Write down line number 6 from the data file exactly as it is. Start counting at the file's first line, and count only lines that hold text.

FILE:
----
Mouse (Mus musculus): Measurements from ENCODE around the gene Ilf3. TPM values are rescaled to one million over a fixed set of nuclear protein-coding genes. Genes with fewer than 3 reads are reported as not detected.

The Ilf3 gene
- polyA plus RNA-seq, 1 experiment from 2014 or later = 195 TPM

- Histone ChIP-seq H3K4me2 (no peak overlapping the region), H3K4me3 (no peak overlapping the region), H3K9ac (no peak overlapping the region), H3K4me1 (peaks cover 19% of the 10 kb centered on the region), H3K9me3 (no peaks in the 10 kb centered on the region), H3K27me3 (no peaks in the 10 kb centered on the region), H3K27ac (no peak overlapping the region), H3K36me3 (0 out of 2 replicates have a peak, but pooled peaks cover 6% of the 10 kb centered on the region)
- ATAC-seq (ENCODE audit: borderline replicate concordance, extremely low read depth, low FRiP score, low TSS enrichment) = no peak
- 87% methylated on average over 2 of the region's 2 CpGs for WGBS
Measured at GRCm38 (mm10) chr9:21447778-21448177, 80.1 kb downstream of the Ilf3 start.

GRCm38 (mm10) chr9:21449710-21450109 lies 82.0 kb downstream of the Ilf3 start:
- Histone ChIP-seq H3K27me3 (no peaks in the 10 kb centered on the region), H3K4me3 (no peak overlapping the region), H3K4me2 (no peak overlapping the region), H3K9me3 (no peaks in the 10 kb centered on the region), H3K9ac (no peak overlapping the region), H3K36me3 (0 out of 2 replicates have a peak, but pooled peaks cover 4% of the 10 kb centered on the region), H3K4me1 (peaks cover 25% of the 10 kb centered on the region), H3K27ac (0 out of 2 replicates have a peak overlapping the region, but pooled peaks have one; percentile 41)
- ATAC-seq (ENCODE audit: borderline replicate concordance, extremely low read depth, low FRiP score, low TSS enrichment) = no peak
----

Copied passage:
- 87% methylated on average over 2 of the region's 2 CpGs for WGBS